It’s late in the month of May, and spring has pretty much run its course- summer is just around the corner (hard to believe it came on so fast), and spring migration is finishing up.

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Out in the woods, the canopy and undergrowth are already summer-thick.  This means the end of the spring ephemeral wildflowers that flourished in the forests when there were far less leaves to block out the sun; unfortunately, it also means that it’s harder to spot birds moving through the trees.

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Wildflowers flourishing now are those that are of a summery disposition.

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Blackberry brambles are starting to bloom.

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Honeysuckle Bush blooms are yellowing, meaning they will soon be done flowering.

Birds have been migrating through Ohio on their way further north.

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I saw this Indigo Bunting zealously defending his territory from another male of his species- they sang at each other from close by, and flew around each other, testing their boundaries.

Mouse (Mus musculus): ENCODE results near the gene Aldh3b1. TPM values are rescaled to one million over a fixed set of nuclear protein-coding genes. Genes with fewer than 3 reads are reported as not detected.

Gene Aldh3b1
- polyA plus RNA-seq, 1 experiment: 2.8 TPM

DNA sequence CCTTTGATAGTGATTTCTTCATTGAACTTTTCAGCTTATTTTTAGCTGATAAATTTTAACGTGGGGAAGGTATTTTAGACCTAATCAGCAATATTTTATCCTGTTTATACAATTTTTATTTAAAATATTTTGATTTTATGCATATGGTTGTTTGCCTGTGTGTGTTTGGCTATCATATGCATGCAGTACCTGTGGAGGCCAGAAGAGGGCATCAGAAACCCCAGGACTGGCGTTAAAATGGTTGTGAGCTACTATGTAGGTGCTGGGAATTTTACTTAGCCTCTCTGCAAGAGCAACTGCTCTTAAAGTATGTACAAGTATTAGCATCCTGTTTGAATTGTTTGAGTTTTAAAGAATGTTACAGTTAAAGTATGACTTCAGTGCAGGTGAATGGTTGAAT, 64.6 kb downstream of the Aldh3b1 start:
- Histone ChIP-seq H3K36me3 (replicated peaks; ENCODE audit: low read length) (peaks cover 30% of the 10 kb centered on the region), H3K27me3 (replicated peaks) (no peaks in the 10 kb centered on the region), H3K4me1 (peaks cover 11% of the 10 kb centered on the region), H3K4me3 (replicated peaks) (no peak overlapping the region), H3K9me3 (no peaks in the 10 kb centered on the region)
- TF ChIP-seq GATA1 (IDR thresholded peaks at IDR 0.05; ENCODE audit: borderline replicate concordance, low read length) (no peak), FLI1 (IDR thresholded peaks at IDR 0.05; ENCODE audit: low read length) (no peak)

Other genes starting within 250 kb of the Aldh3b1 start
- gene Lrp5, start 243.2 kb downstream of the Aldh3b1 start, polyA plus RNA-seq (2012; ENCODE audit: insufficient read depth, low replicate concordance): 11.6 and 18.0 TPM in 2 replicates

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I saw these Cedar Waxwings just yesterday along a deserted horse racetrack, feasting on Mulberries- lovely birds!

Many birds here are nesting and raising families.  You can see the signs when you take a walk.

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These Song Sparrows anxiously called at me from bushes near a path as I walked by- they most likely had young ones close by.

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Many birds are carrying food for young ones right now.

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Red-Winged Blackbirds flew over my head making a racket yesterday- they fiercely defend their territory.

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Here’s why Red-Wings cause such a fuss- a young Blackbird looks around in wonder at its new world before flying off as I got closer.

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I found this egg on the path yesterday- perhaps it is a Starling egg, as there was one singing nearby.  Perhaps a Cowbird pushed it out?  Or maybe the parents tossed out a bad egg?  I picked it up and took it home, keeping it warm on the top of a toaster oven just in case it’s still viable.  I’m not expecting anything to happen, but I’ll let you know if it hatches.

It’s been a great spring!